A furious Mr Caruana reminded the house that a person could only be convicted of perjury if he knowingly told a lie in order to mislead the court. As such, he interpreted Mr Picardo’s words as an accusation that he had intentionally lied to the House of Assembly.

The Chief Minister then picked through Mr Picardo’s speech point by point in an effort to prove it was the Opposition member who was more likely to face charges of perjury if the house were a court of law.

Mr Caruana presented numerous examples. Mr Picardo, for example, had apparently questioned the Chief Minister’s statement that the Government was still paying taxpayers’ for the “rush jobs” of the past, including “the fiasco” of Harbour Views. “Well it is true!” thundered Mr Caruana by way of response. “We have so far…paid out of tax payers’ money – we had to fund it and recover it later - £28.4 million for the repairs of Harbour Views,” he said, before quickly adding that £24.4 million had eventually been recovered from the contractor. “It is ongoing because it still has not finished.” “We are still having to make a start on repairs to the podium which is going to cost that taxpayer £2 million. So by the time we finish with the podium, which is the last element of the Harbour Views fiasco, it will have cost the tax payer £6 million more than it was eventually able to recover.”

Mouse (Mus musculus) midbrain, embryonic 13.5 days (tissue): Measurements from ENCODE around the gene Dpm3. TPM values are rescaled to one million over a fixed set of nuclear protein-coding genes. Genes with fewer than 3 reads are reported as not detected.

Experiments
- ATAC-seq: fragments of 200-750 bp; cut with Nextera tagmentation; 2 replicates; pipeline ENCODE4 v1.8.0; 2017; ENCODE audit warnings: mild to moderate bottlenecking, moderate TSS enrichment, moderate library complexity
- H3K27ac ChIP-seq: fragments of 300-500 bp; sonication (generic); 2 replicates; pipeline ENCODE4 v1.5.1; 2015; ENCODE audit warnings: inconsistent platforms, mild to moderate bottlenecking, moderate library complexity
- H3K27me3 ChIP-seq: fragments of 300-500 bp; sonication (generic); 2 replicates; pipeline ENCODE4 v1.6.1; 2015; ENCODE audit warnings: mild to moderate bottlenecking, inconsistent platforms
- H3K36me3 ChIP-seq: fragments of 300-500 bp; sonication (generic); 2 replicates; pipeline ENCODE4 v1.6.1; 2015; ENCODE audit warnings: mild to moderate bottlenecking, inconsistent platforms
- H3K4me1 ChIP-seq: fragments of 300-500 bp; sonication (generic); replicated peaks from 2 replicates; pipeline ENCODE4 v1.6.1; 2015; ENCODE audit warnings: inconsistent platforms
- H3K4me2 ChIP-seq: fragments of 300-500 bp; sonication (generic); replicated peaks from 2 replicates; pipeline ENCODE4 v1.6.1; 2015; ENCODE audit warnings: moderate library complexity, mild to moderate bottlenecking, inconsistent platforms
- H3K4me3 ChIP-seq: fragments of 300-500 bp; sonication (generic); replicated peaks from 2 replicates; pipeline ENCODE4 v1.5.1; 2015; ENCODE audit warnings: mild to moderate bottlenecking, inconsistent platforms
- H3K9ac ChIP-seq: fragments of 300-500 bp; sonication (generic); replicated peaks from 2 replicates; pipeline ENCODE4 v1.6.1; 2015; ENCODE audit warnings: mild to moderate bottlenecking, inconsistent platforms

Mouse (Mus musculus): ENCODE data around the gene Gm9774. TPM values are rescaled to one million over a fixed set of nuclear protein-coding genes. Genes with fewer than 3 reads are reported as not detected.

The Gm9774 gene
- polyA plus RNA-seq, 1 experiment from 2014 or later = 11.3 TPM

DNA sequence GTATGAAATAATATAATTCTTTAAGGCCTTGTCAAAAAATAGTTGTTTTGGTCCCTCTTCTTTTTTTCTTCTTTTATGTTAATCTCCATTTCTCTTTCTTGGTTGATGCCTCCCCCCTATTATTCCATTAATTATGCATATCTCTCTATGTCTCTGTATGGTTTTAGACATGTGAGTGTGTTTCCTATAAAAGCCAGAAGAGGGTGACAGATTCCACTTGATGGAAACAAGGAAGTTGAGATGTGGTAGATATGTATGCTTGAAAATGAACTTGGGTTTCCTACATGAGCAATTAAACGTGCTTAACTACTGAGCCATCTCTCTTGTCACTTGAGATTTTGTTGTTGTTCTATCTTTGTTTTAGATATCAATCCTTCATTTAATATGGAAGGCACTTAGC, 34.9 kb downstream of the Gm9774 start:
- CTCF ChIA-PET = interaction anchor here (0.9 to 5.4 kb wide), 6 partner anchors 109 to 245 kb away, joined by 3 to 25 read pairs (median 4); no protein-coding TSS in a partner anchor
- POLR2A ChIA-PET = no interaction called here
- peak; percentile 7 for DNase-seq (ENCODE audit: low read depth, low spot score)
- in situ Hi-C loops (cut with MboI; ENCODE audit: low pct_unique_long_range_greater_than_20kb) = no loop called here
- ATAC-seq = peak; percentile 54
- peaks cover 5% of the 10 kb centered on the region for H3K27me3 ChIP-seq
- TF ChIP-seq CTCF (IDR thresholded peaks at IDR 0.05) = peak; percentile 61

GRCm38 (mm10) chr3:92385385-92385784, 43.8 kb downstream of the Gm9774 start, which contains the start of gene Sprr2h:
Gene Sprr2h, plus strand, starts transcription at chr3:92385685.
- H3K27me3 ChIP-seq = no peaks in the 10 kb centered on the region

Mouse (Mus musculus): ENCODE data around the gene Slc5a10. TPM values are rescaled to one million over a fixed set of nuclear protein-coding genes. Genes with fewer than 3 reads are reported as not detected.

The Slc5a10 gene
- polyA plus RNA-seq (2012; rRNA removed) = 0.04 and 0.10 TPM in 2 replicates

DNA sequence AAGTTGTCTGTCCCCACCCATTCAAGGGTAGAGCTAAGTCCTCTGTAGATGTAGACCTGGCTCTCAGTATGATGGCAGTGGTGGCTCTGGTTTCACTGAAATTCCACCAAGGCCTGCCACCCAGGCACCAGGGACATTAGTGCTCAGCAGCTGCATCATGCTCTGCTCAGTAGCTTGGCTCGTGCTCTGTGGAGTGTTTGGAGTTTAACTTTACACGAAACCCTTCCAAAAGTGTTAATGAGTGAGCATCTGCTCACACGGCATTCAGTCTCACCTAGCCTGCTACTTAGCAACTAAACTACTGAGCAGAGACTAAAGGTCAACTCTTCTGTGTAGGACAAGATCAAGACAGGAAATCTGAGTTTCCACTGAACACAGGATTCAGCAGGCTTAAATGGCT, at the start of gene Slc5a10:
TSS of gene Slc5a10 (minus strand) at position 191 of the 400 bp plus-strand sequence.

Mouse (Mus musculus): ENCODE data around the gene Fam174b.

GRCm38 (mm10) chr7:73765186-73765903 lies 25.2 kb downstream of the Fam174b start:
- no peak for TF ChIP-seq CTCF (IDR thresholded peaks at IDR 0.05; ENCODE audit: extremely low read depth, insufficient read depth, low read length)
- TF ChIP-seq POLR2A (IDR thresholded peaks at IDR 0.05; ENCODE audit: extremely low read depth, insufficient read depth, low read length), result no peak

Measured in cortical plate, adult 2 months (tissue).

He also referred to Mr Picardo using the housing scheme on the North Mole as an example of how the government did not act on its political commitments. Even though Mr Caruana had promised the start of construction by February this year, Mr Picardo had said that as of June, “nothing had happened” on the North Mole. “Except that the honourable member’s statement is not true,” Mr Caruana told the house yesterday.

“It is not true to say that nothing has happened, or has he not been to the site? It is true that the buildings have not started to go up vertically, but it is not true that nothing has happened since February. He must have been there, he must have seen the site being taken possession of, he must have seen the site being cleared, he must have seen bore hole trials being done on the foundations, he must have seen a degree of preparatory work being done.”

The construction process, Mr Caruana said, involved much more than simply laying bricks one on top of another in a row. “If he had said that progress of construction was not as quick as was envisaged, that might be true,” he said.

“But if he chooses to say that nothing has happened, I regret to tell him that that is factually not true.”

The Chief Minister, however, conceded that negotiations with the contractor had broken down and that the government was now “talking to another one.”